Text of last email I sent xxxx enclosed below.
Brief version - according to county Arcaheology folk anything remaining of the old field boundary ought to be buried quite deep like most of the rest of the interesting archaeology at our end of the city, but being archaeology enthusiasts and a couple of them living at this end of the town they're planning an informal look down the holes (like they did with the lighting scheme recently). There's no need for delays on their account, at least it doesn't look like it.
The plant list is pretty good with the exception of spindle and dogwood and perhaps alder buckthorn. Spindle isn't a traditional component of hedges in this part of Cambridgeshire - I can't think of an example in any old hedgerow in or around North Cambridge. This might be because the traditional uses of the wood aren't particularly common here, and it could be because its a tree that rarely thrives here - it does ok when you get South of Cambridge but on the ground up glacial clay subsoil we've got at the North end of the City it doesn't do so well. Dogwood does ok, but its also not a traditional component of hedging in this part of the city and, crucially, the berries are among the few wild berries kids will chew on and do themselves harm. I wouldn't put it anywhere near the route to a school. As for alder buckthorn yes, its sometimes in hedges North of Cambridge but its happier with wet feet - I can't think of any examples on well drained soil. You're therefore looking at excessive time and effort getting this one established so I'd avoid it.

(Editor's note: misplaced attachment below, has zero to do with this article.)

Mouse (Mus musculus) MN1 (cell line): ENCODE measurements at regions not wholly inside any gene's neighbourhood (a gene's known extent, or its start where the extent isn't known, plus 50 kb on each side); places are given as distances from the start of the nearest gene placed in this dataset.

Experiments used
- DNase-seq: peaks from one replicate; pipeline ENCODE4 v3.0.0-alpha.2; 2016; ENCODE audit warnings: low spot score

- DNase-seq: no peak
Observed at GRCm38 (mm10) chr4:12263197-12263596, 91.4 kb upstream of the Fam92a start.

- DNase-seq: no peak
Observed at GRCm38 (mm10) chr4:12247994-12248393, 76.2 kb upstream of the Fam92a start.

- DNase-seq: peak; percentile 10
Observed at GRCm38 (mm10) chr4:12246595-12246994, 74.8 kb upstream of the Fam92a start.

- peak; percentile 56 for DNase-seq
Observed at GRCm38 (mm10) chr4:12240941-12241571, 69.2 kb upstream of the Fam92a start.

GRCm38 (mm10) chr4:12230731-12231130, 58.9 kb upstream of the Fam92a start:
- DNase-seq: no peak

As for replacing these, I've already suggested dog rose (a superb hedging plant and common here) and cherry plum (Prunus cerasifera - grows superbly as a hedging plant and common here). These plants combine practicality and tradition without any toxicity so there's a lot to be said for them. I'd also say that the Malus (Chivers Delight) and greengage (Cambridge Gage) needn't be thought of as specimen trees, they'll be happy in a hedge too - there's a gage that I believe to be Cambridge Gage there already, replacing with more would be fitting.
Lastly, I'm taking some samples of local undergrowth - the more interesting perennials rather than the annuals and biennials (which will be back, there will be loads of seeds in the soil) to establish in my garden for re-wilding. Nothing spreading, but it would be a shame to lose the snowdrops, violet and white violets, crow garlic etc. I'll have samples by Wednesday and I'll re-wild later, alongside other locally sourced wild plants that'll bring some diversity back. That'll take a year or two of adding in what I can get growing - I'd take it as a favour if you turn a blind eye to the technically illegal removal of wild plants (that are about to be destroyed anyway!).
By for now,
Much appreciated xxxx. Yes, I phoned Grant this morning because I'll confess I'm a little baffled by the pace of this - the previous consultation discussed trying to keep the hedging we have, and I did enquire from the cycling planning people at the County about this in Autumn and no decision had been taken. So to go from first sign of this (coloured paint on the ground) to digging out and replacing over the course of a few weeks seems very, very hurried. We've gone from no direct plan to remove and replace the hedging to having to specify plants for imminent replacement in a very short time and I do have some concerns that the first many residents will have heard about this would be in the letter dated the 15th - which, of course, most people won't have had time to look at until the weekend.
Thanks for taking input on replanting - I'm hoping that by getting this right first time we'll not have to continually patch the hedge up over the next couple of years, so getting species in there with a proven track record of performing well locally seems crucial to me,